How REITs have been bearing up under pressure

How REITs have been bearing up under pressure

Volatility in the mortgage market has challenged real estate investment trusts, but so far this earnings season, the sector hasn’t been weakened the way it was early in the pandemic.

“Going back to the first quarter of 2020, no matter what your strategy was, the financing market was locked up and there were margin calls coming left and right. It was a liquidity problem. This is interest rate driven, and it is affecting each company differently,” David Freed, a partner in Mayer Brown’s office and a member of its capital markets practice.

REITs have a range of positions in the mortgage market; and some investors believe they could be bought at a discount now, potentially gaining value later when interest rate stability returns.

“With the recent rise in interest rates and mortgage rates, the mortgage REITs have indirectly been the beneficial recipients as earnings results in the mortgage REIT sector have been ‘significantly’ better than expected despite the bad quarter for the lending markets,” said David Auerbach, managing director of Armada ETF Advisors, in an email. “The companies that focus on floating-rate lending have reported better results. In comparison, the book value declines have been more steep for the companies that focus on agency debt.”

But rate uncertainty bedevils all REITs to some degree. 

“You’re going to continue to see a lot of volatility and it’s going to negatively impact the REITs,” said Nick Smith, managing partner and CEO of Rice Park Capital Management, a private investment firm. “REITs are very levered businesses. They own securities. They use a lot of leverage to purchase those securities and the cost of that financing is also pegged directly to interest rates. So, as interest rates have gone up that financing has become more expensive and has put some pressure on their income generating ability.”

They’re under pressure to diversify away from consumer home lending as a result.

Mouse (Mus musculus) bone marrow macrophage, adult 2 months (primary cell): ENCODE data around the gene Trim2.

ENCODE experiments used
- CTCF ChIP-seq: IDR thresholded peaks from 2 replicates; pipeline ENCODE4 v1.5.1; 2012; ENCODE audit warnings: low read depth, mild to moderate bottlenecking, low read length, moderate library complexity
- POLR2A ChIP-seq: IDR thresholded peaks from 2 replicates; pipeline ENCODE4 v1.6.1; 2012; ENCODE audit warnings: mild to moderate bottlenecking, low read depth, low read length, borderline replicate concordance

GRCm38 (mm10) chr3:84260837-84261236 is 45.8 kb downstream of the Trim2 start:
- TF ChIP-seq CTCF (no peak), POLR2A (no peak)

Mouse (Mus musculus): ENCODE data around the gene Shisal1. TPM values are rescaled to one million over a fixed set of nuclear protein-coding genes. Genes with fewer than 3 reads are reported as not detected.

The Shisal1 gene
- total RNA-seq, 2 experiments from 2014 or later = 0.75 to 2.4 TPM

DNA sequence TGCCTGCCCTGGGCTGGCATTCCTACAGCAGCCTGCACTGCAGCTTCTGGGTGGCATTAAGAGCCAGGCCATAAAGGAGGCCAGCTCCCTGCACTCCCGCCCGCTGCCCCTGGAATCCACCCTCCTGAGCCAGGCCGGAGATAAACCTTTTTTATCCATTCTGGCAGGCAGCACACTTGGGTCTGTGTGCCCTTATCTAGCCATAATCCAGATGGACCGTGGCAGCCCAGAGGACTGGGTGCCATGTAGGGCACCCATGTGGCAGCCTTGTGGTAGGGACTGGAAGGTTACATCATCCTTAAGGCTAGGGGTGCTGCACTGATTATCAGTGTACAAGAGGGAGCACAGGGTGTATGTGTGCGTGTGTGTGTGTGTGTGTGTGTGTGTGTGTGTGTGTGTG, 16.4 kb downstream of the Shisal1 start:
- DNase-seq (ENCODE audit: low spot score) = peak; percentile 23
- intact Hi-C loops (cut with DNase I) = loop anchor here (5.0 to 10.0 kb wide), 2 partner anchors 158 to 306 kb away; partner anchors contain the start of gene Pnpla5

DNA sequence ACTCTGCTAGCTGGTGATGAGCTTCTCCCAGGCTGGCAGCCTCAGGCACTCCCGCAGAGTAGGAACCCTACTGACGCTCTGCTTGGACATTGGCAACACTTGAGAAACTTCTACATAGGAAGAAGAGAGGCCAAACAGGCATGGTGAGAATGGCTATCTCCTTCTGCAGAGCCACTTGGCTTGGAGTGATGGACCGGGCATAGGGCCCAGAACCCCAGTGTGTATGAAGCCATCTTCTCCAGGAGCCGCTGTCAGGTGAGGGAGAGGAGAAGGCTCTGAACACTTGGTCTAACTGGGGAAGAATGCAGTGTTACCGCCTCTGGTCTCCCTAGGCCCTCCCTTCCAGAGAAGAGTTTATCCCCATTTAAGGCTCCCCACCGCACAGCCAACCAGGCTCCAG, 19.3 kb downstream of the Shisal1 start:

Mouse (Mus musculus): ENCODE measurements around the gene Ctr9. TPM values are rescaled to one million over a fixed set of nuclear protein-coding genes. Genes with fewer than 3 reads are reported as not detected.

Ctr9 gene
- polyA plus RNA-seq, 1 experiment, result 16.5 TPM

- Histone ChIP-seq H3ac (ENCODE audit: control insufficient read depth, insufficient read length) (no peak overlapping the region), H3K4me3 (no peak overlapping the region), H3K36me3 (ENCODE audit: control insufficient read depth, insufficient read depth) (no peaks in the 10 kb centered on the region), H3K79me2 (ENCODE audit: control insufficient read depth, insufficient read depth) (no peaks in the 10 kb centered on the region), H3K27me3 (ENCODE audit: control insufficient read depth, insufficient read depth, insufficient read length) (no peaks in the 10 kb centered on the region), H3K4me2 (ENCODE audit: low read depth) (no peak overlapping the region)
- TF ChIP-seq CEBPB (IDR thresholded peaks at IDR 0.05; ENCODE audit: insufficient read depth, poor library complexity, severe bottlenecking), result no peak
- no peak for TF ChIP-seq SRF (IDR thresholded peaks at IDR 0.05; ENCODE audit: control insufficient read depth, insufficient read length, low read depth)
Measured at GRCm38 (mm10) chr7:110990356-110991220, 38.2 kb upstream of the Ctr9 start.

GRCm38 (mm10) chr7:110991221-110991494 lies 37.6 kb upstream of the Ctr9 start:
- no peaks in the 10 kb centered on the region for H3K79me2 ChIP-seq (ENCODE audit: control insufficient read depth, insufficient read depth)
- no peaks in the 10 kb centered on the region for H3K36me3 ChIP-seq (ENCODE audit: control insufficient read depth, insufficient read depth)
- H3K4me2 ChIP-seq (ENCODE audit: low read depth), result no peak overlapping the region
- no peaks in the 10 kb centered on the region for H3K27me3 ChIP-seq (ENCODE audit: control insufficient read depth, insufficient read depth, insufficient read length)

Redwood Trust, for example, has been backing off consumer residential mortgage banking and continued to do so in the third quarter after recording a loss of $50 million or $0.44 per share. That improved upon a loss of $100 million in the second quarter but was down from $88 million in net income a year ago. Its adjusted EPS of $0.16 per share beat Zacks’ consensus estimate for a loss of $0.03 per share. The company recorded just $600 million in sales through its Sequoia residential mortgage banking unit during the third quarter, down from nearly $1.24 billion in the second, and more than $2.36 billion a year ago.

REITs may be invested in the large government-related securitized market, and/or the private one. They tend to be more of a big fish in the latter because it’s a small pond, so their challenges could have an amplified effect there.

Redwood, for example, has been a key securitizer of non-agency mortgages, but while it’s engaged in other types of securitizations, hasn’t engaged in a consumer transaction of this type for the past two quarters, contributing to a slowing in the latter market.

“We were successful during the third quarter in distributing [business purpose loans] through both securitization and whole loan sales,” noted Redwood President Dashiell Robinson, during the company’s earnings call. “Our team completed a $274 million private [single-family rental securitization] with a large global institutional buyer at the end of the quarter, and we sold $85 million of loans, including SFR loans to an existing institutional buyer and single asset bridge loans produced by Riverbend to a handful of whole loan partners.”

However, Redwood executives noted during the call that they do see one recent development as possibly revitalizing the private mortgage market to some degree: the Federal Housing Finance Agency’s less advantageous pricing for cash-out refinances could push some into the non-agency space to the extent consumer demand persists.

FHFA’s announcement….to reduce fees for certain mission-driven loans ultimately represents a tailwind for private capital, as markets normalize, given the expectation that [guarantee] fees will rise for other parts of the GSE footprint, within which issuers like ourselves have historically been competitive,” Robinson said.

Ultimately, though, what happens with mortgage REITs will depend a lot on the Fed and the fate of the larger housing finance market.

“Note that most Wall Street pundits are expecting a 75 basis point interest rate hike this week followed by another 50 basis point interest rate increase at the December meeting. The cards are not off the table yet with further rate increases as we move into 1Q of 2023,” Auerbach said.

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